So this brings me to my latest attempt to be a “Good Dad”. I’ve been bringing my kids’ baseball gloves and a ball to school pick up time as a way to interact and play with them and also to improve the throwing of my oldest who’s form is let’s say less than optimal. But he won’t play. Neither will my youngest. My middle one is keen and that’s been fun. Also what’s happened is a bunch of his friends have joined in and since the other two’s gloves are unused they have been borrowing them. So it’s not what I imagined but still pretty fun. And then yesterday my one who plays bails in the middle of the game and leaves me playing catch with a bunch of kids from his school – most of whom I actually don’t know. But they’re into it and it’s actually fun but part of me is thinking, “Come on! None of my kids will play catch with me? What’s wrong with them? With me?” And then I remembered Neilus.
When I was a kid, maybe 10 or 12 (possibly 8) I was throwing the football with my dad in the park when out of the bushes appeared Neilus. Neilus was a big slightly goofy slightly dangerous (in my mind, anyway) older kid who went to my grade school. He had arrived out of nowhere and kind of barged in and asked to play. Slightly surprised, we agreed. Neilus was REALLY into it. So much so that I think I may have wandered off for a while and let my dad and Neilus play for a while. As we walked home, I complained to my dad about Neilus taking over our game. I remember my dad being kind of sharp with me and then seeming kind of sad and asking questions about Neilus. (I had no idea what the answers were) but I get (got) the sense that Neilus’ dad wasn’t around and it was kind of a sad story. It certainly affected my dad but not me so much. I forgot this story until about twenty years later.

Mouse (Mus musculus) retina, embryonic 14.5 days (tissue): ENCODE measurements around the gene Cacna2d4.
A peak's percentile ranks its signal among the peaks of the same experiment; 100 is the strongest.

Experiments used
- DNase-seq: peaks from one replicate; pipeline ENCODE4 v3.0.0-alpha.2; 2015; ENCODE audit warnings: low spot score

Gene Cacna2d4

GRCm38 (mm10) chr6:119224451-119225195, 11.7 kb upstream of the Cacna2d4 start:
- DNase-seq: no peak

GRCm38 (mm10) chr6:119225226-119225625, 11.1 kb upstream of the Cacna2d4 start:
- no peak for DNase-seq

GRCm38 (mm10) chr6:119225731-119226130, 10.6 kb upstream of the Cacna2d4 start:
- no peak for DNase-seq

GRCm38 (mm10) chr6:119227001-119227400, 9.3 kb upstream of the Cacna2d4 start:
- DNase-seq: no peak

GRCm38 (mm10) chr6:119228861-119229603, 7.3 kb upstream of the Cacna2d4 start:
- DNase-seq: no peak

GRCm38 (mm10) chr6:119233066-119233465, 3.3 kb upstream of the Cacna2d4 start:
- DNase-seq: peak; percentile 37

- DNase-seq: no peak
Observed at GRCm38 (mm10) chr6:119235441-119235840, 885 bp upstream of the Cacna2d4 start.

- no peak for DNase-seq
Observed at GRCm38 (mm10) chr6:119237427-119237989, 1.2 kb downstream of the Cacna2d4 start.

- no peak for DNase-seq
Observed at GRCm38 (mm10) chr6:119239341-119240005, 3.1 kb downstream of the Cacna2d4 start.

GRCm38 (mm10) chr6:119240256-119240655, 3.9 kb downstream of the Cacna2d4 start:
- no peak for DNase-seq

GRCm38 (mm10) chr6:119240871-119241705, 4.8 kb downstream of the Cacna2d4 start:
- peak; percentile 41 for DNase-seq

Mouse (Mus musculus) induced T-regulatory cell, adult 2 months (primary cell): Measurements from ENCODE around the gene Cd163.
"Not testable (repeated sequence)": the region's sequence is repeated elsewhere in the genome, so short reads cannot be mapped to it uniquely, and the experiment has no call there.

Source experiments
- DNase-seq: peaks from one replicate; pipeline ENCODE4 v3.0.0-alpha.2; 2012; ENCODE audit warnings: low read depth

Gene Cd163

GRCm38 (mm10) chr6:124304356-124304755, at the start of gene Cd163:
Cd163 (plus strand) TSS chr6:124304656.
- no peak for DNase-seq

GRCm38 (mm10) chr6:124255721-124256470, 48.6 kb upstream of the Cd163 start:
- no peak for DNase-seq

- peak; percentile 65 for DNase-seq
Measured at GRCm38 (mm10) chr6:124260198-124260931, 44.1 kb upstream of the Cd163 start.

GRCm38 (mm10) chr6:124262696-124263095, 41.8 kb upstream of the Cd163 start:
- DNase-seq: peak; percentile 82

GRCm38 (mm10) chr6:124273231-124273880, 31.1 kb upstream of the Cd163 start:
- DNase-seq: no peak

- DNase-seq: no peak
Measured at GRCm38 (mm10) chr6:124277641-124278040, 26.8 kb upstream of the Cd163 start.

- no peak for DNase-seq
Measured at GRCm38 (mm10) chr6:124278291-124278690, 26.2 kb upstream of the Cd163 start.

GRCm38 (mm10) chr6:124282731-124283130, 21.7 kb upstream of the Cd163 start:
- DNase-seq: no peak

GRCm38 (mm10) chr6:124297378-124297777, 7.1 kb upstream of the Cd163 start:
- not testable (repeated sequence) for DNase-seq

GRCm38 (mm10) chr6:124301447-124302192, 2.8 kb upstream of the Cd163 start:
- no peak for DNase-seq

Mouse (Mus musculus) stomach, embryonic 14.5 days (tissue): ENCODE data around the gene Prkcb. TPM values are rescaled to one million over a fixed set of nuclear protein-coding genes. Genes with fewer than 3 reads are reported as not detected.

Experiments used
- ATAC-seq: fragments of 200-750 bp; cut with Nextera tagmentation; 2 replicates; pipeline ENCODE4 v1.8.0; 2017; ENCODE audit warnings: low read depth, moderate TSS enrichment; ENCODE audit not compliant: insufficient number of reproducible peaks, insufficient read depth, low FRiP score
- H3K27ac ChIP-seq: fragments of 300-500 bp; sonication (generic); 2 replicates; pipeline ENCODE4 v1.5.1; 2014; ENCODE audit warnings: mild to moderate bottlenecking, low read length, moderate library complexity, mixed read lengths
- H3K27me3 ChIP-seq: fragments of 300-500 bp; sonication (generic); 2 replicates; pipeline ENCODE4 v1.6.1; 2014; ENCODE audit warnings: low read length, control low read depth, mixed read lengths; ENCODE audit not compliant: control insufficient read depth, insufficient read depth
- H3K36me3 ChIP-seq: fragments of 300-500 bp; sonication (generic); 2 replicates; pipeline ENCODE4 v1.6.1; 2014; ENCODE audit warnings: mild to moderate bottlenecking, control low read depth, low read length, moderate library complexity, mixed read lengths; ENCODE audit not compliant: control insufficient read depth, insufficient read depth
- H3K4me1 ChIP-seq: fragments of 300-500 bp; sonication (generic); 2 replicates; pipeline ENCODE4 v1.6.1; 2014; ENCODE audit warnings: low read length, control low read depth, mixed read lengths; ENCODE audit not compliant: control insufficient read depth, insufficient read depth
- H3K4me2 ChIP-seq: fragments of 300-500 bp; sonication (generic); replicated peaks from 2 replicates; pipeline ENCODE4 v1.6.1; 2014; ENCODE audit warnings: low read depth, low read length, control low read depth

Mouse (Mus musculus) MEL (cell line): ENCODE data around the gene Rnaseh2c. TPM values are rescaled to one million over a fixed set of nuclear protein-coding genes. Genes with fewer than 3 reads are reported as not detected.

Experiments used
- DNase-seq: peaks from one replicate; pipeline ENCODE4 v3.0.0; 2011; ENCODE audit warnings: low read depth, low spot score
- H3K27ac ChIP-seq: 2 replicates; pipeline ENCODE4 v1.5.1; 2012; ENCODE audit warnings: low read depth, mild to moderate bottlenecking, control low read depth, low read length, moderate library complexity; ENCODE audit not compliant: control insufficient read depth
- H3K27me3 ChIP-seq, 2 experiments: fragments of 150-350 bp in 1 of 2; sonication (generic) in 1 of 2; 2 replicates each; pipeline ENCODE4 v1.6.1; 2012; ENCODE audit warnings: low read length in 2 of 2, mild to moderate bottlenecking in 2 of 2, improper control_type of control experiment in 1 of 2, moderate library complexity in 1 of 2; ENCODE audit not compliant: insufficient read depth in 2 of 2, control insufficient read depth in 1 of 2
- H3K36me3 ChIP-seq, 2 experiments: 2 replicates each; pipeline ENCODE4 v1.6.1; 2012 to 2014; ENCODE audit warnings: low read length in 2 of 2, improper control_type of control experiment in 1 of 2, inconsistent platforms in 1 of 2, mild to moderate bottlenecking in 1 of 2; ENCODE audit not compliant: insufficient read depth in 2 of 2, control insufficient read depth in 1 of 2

I was walking down the street in my old neighbourhood visiting my parents. Approaching me was a big rough character. I needed to cross the street anyway but perhaps I crossed earlier than I needed to. And then this guy crossed too heading right for me. Uh-oh. But then he called me by my last name (that’s how most refer to me). I was puzzled. And then he identified himself: he was Neilus. Life had been HARD for Neilus. He was missing teeth, his hands were rough, scarred, calloused. He’d spent a lot of time in the oil fields, up north (and I suspected other places I’m happy not to have ever had to go). But he was very friendly and was eager to talk to me about his adventures. Which surprised me because we hadn’t really ever hung out. And then he asked about my dad. He remembered that time in the park and my dad’s kindness and friendliness and just spending time throwing a ball with him. It clearly meant a lot to him – something I just took for granted. I walked away feeling pretty humbled and (as is often the case) kind of a jerk.
So maybe I don’t know one of these kids I was playing ball with will take something from it that my own kids don’t and it will make a difference to them. Maybe it’s a good thing my kids take me for granted – the other options aren’t maybe so nice. And like working out it’s supposed to be about doing something healthy and not just to be admired or for my own vanity.
Now if I could just arrange for one of these kids to “accidentally” run into my kids in about 20 years and tell them how awesome I am maybe I’ll get some respect then…
—first appeared at Pop Culture
—photo by Beverly & Pack/Flickr